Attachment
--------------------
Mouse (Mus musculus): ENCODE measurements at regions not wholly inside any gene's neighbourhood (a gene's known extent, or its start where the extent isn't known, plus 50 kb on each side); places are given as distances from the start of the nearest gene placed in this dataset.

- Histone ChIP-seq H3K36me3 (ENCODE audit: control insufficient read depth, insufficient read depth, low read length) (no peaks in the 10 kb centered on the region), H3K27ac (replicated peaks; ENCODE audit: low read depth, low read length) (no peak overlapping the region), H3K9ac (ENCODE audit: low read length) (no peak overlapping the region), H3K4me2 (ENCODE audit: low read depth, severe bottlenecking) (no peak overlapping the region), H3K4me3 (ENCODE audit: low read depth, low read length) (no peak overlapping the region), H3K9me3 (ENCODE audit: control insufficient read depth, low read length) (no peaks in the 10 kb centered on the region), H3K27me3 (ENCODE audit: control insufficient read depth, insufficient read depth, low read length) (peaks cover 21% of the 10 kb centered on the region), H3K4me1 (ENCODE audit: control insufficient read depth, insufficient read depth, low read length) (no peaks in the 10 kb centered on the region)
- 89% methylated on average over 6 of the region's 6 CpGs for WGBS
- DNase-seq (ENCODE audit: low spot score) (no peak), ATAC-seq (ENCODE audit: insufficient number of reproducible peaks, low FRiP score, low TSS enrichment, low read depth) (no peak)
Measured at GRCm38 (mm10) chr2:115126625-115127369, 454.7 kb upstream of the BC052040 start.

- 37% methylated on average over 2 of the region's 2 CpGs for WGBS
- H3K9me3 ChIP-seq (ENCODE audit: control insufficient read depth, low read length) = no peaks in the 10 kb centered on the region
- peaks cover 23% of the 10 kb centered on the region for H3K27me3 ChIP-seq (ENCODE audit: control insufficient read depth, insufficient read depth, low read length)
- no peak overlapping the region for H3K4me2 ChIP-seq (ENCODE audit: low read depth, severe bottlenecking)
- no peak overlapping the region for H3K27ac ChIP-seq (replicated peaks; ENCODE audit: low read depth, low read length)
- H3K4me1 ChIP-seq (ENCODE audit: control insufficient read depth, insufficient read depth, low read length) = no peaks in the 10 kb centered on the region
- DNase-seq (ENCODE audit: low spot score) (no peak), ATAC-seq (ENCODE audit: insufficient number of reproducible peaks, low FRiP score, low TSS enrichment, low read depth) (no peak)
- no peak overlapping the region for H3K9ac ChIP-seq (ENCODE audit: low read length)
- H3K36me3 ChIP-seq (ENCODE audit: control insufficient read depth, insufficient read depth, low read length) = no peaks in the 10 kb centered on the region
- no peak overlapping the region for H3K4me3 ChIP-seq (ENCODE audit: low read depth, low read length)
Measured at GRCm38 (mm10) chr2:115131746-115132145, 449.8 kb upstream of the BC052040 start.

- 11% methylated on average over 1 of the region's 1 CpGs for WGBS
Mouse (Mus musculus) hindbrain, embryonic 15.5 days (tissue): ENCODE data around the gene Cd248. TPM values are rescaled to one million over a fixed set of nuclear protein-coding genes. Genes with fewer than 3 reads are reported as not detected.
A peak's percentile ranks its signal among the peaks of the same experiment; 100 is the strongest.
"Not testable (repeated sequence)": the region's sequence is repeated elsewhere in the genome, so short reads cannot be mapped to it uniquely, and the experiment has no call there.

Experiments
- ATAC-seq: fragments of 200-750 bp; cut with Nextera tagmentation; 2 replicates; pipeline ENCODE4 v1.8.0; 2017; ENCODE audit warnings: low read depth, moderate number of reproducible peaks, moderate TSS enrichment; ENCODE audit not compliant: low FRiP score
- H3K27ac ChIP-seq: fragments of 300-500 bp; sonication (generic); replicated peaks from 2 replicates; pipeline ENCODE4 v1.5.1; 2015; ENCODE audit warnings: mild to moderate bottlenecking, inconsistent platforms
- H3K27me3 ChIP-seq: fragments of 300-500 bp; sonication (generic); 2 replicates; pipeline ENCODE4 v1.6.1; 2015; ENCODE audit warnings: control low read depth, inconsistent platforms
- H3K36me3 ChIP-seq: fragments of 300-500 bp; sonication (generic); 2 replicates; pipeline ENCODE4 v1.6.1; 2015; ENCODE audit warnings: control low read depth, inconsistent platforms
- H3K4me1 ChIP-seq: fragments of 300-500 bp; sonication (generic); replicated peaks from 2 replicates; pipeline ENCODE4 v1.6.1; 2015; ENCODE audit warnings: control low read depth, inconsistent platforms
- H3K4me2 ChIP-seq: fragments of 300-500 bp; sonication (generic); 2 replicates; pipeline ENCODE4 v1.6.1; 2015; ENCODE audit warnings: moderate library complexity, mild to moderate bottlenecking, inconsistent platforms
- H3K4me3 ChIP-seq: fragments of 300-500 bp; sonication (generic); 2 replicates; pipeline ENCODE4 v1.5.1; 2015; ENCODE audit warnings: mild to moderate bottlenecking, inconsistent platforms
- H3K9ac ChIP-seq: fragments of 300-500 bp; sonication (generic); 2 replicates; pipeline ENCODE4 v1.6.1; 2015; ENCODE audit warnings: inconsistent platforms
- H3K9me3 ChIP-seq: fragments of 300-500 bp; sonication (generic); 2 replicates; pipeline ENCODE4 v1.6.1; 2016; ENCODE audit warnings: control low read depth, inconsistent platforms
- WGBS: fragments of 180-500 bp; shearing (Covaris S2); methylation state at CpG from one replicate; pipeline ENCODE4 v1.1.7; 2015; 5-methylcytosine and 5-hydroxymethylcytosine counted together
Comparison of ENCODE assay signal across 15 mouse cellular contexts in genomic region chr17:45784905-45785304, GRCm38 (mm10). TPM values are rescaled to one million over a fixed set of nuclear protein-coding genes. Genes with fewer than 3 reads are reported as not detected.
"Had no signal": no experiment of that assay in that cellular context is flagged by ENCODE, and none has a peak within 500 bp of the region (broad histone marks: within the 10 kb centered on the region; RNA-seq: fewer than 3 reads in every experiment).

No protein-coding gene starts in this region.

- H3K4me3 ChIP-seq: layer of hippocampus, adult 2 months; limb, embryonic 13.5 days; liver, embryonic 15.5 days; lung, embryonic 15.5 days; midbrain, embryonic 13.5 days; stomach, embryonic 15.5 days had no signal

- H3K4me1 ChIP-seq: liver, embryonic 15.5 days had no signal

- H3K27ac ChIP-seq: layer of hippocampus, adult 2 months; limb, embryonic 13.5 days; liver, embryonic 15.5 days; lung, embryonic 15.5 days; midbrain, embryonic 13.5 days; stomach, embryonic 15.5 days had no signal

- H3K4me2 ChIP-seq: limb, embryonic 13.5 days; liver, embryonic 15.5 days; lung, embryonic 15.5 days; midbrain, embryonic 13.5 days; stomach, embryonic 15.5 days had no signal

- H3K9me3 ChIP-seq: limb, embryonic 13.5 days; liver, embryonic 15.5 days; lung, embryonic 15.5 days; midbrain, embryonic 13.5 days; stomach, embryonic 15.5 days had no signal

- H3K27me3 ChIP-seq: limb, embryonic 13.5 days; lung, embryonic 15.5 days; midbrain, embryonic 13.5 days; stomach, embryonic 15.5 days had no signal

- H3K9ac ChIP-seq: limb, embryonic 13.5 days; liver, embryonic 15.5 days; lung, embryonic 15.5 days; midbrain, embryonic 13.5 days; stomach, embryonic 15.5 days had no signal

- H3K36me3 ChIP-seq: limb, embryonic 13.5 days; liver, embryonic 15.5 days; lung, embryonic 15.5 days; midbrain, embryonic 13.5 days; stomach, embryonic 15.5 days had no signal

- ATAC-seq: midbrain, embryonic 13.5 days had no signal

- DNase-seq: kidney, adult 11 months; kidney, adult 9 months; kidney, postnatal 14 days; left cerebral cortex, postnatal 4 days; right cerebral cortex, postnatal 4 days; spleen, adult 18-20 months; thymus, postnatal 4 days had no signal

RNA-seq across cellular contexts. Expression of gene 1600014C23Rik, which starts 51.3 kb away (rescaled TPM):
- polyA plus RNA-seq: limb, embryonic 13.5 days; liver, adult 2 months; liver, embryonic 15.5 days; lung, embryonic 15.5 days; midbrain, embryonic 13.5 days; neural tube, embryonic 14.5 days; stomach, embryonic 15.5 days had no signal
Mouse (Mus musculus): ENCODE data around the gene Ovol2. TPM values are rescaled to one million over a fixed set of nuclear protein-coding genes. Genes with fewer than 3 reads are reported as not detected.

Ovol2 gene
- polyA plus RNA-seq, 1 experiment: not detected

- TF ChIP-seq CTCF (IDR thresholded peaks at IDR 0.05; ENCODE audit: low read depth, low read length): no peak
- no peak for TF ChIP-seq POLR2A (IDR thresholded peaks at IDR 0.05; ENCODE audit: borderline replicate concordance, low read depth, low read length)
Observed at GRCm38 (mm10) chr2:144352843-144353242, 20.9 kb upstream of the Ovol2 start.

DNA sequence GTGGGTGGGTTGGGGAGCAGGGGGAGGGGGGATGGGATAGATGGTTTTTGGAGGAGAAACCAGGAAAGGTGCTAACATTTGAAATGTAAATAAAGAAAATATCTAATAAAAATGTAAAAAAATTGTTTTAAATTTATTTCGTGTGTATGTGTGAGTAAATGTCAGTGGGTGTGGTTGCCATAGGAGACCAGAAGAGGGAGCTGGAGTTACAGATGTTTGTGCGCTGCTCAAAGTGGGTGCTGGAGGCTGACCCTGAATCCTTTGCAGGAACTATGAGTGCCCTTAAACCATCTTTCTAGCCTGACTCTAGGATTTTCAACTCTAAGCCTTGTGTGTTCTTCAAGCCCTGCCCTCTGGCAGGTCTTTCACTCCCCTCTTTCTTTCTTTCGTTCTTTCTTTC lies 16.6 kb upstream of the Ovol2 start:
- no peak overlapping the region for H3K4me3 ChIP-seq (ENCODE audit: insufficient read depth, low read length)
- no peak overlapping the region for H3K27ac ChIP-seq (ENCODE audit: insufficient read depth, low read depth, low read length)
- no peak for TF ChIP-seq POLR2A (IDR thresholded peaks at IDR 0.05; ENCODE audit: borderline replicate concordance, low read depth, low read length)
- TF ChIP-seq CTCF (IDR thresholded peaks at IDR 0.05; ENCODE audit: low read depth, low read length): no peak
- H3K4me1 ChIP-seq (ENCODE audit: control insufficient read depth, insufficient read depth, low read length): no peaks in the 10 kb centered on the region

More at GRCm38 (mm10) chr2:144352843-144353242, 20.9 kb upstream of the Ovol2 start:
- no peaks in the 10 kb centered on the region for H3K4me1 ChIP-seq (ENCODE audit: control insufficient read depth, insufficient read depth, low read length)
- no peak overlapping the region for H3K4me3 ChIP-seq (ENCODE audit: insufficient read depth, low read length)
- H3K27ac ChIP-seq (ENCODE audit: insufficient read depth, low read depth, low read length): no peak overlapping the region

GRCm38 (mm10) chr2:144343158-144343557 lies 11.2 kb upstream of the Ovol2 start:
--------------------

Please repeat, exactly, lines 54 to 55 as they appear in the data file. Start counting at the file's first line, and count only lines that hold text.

- no peak overlapping the region for H3K4me3 ChIP-seq (ENCODE audit: insufficient read depth, low read length)
- no peak overlapping the region for H3K27ac ChIP-seq (ENCODE audit: insufficient read depth, low read depth, low read length)